Several groups to argue before Massachusetts Supreme Judicial Court that National Grid's deal to buy 50% of power from proposed Cape Wind project sets risky precedent by allowing utilities to bypass competitive bidding process, pass costs to customers
September 8, 2011
– Parties will argue that the high-priced no-bid contract sets a harmful precedent for MA ratepayers
The Alliance to Protect Nantucket Sound, along with the Associated Industries of MA, New England Power Generators Association, and TransCanada Power Marketing, will appear tomorrow before the Massachusetts Supreme Judicial Court to make oral arguments regarding the Department of Public Utilities (DPU) decision to approve the over-priced, no-bid power purchase agreement between Cape Wind and National Grid for 50 percent of Cape Wind’s power. The contract sets a risky precedent by allowing utilities to negotiate expensive power agreements outside of the competitive bidding process and to allocate the costs of those contracts unfairly to residential and commercial customers.
“A decision by the court to allow the Cape Wind-National Grid contract to stand would sentence ratepayers to increased electric bills, a future of skyrocketing renewable energy costs, and give the green light for future renewable energy decisions to be based on political considerations rather than price,” said Audra Parker, president and CEO of The Alliance to Protect Nantucket Sound. "If the overarching goal is to reduce carbon dioxide emissions, Cape Wind is the wrong choice. Ratepayers could get more than twice the emission reductions and more than twice the power for the same amount of money from a variety of far lower priced renewable resources."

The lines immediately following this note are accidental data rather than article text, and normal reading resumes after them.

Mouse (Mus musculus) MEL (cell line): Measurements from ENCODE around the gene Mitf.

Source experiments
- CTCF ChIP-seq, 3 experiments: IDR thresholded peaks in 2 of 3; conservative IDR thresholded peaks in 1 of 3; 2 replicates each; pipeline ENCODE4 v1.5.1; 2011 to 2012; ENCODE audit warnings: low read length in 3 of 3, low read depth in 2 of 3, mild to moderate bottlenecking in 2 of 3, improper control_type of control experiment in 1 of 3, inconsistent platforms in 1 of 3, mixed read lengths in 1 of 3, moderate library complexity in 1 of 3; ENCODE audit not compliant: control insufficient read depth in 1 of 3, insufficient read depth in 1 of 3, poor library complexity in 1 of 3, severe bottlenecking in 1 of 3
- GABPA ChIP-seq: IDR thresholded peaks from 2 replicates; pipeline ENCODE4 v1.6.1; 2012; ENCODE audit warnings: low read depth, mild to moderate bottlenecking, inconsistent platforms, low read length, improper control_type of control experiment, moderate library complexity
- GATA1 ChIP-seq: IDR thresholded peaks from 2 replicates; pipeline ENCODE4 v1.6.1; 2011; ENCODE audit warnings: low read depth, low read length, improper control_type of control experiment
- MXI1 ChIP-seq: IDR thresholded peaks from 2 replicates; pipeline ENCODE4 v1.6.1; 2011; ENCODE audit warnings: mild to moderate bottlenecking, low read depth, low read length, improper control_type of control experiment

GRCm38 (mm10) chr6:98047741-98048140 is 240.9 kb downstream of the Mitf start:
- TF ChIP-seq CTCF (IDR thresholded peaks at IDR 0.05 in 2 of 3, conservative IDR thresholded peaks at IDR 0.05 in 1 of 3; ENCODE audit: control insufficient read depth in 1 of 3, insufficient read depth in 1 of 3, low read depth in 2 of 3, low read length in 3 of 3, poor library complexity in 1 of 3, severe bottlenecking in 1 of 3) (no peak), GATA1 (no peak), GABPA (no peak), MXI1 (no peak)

The Alliance to Protect Nantucket Sound will argue that renewable energy projects need to compete effectively with other renewable resources on the basis of price. Promoting the most economical projects is the best way to ensure the development of renewable energy in the Commonwealth and take effective steps to address global climate change.
“The Cape Wind power purchase agreement is exactly the kind of contract that we need to avoid if we are serious about combating global climate change without unduly burdening Massachusetts households and businesses,” said Parker. “Cape Wind and National Grid deliberately entered into the contract without the benefit of competitive bids and now ratepayers are saddled with a contract that is well more than double that of other renewable energy resources.”
Cape Wind’s contract with National Grid has a starting price of 19 cents per kilowatt hour with an annual rate increase of 3.5 percent, resulting in a price of over 30 cents per kilowatt hour in the contact’s final year. By contrast, NSTAR has signed three contracts with developers of land based wind projects that are fixed at a price of less than 10 cents per kilowatt hour.
The Alliance to Protect Nantucket Sound will also argue that the power purchase agreement amounts to an unconstitutional restriction on interstate commerce because lower-priced out-of-state renewable energy projects were excluded from consideration.